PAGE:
Paralympics in panic: athletes speak out

Posted 1 year ago by David McManus
Image courtesy of FocusDzign (via Shutterstock)
Image courtesy of FocusDzign (via Shutterstock)

It’s all over the news, but what does the future hold for bad sports of the Paralympic Games? Why would someone try to cheat the spirit of determination from their peers? Here’s a rundown of what’s got the world talking.

In the 2000 Sydney Paralympic Games, there were multiple scandals related to athletes pretending to have disabilities or misleading classification officials as to the extent of their impairment.

The former head of the Spanish Federation for Mentally Handicapped Sports, Fernando Vincente Martin, had enabled the Spanish basketball team to compete, although that team, which won the gold medal against Russia, was alleged to only have two players with intellectual disabilities in a team of twelve athletes.

It was a scandal which rocked Australia and the world of Para-athleticism at the time, but former Paralympians and officials have come forward to say that the issue is widespread and many are calling for change ahead of the upcoming Games.

A Four Corners investigation into cheating, which aired this week, highlighted the malingering or intentional exaggeration of disabilities in the classification process for the Paralympic Games.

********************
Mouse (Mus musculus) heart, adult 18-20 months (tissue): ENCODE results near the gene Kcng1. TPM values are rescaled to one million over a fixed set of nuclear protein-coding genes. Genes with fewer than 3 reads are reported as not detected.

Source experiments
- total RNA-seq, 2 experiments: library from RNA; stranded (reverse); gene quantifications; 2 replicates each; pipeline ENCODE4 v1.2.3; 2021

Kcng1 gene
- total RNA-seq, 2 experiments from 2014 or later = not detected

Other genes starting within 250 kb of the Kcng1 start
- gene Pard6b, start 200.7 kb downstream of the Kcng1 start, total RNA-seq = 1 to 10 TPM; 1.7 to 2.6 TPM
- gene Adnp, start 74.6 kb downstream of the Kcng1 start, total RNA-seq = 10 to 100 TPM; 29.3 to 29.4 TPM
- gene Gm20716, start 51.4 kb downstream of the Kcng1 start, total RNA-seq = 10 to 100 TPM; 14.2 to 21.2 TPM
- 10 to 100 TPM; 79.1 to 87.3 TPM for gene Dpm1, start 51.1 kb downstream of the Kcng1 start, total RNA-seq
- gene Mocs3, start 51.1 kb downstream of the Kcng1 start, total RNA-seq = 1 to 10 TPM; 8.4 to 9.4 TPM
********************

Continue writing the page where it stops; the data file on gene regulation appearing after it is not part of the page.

The International Paralympic Committee’s (IPC) classification code review began in 2021 and will span three years, but with the 2024 Summer Paralympic Games held in Paris, France — many are joining the call for immediate action.

In September, 20 delegates from National Paralympic Committees and 52 representatives from International Federations arrived in the German city of Siegburg to discuss the ongoing IPC review.

“We will now continue the dialogue around the code review as we progress through this consultation phase and will work towards producing a revised draft next year, when we expect to meet with our members again, hopefully in an even bigger number,” said Tea Cisic, IPC’s head of classification.

Currently, there are 10 disability categories for Paralympics, each with their own classification.

Each category corresponds to the condition of the athlete’s impairment and classifications are assessed on the basis of impairment severity.

With a new Classification Code for competing athletes expected after the Summer event in Paris and the Winter 2026 Games in Milan, former Paralympians have spoken out about how easy and prevalent exploitation is.

“Athletes who should legitimately be winning medals are losing opportunities to get on the podium for their country because they’re competing against people who are cheating,” wrote dual Paralympic gold-medal winning cyclist Peter Brooks in an ABC op-ed.

“It’s not just happening in one country and it’s not just happening in one sport. It should be stamped out.

Dr Dia Pernot, head of classification for World Para Nordic Skiing, suggested that the issue is not just limited to the actions of the athletes themselves, but as with the Sydney basketball scandal, is systemic.

“In these cases, there needs to be disciplinary action against the coach, team and [national sporting federation].

“The athlete may themselves be an ‘innocent’ victim of their coach,” she said.